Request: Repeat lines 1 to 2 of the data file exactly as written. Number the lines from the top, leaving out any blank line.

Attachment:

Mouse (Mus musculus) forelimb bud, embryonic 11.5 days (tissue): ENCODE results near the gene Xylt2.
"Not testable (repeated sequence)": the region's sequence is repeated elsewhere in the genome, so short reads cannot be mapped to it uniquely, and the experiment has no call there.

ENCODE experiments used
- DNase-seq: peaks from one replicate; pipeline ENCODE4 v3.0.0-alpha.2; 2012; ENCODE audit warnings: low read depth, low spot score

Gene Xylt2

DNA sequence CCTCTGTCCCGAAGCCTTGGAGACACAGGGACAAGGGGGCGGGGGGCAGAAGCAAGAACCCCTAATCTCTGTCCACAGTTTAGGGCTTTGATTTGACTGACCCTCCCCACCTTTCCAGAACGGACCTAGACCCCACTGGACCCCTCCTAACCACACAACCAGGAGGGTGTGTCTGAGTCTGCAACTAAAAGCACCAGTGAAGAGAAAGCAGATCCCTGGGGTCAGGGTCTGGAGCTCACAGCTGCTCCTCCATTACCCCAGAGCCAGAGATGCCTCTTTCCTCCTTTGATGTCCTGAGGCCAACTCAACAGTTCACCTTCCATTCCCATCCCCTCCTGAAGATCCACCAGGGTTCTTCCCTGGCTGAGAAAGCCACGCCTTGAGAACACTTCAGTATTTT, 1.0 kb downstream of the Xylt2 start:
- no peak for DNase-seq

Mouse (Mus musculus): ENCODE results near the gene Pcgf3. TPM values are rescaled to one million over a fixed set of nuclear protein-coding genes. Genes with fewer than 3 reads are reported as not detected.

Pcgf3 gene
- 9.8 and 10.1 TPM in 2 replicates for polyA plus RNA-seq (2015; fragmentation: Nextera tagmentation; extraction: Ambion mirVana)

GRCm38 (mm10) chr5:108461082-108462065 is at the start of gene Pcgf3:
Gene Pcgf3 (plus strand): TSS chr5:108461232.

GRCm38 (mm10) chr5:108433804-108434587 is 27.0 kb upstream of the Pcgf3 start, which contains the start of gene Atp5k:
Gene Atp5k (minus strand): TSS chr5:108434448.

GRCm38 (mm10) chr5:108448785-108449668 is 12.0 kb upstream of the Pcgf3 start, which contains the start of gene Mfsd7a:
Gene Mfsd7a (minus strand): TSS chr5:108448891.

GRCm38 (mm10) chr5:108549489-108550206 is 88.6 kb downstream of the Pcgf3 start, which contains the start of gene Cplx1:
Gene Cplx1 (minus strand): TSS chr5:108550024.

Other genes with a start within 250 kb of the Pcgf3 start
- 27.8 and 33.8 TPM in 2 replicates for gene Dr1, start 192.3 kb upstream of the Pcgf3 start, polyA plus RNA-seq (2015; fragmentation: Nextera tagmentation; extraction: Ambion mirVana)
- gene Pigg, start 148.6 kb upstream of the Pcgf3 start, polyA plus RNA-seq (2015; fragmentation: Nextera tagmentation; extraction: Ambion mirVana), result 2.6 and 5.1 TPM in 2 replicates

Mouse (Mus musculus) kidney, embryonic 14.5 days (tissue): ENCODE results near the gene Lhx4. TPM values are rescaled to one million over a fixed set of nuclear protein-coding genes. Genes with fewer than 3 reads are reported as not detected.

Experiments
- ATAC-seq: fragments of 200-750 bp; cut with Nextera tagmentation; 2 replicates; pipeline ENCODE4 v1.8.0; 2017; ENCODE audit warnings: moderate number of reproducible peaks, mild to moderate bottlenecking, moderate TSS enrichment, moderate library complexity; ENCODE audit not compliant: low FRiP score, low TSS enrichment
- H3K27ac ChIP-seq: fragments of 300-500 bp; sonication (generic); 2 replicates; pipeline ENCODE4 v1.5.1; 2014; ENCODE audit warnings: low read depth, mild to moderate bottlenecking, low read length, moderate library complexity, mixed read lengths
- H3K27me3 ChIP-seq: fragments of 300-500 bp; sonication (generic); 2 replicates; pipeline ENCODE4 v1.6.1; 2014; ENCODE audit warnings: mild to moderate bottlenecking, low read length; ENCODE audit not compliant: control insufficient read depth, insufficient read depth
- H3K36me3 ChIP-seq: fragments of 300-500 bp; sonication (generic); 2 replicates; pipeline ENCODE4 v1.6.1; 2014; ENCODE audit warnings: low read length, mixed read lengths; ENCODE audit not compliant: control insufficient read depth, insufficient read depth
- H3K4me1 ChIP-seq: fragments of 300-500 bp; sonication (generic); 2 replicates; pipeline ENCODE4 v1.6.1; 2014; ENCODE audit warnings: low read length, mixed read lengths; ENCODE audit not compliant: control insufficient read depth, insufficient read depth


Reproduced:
Mouse (Mus musculus) forelimb bud, embryonic 11.5 days (tissue): ENCODE results near the gene Xylt2.
"Not testable (repeated sequence)": the region's sequence is repeated elsewhere in the genome, so short reads cannot be mapped to it uniquely, and the experiment has no call there.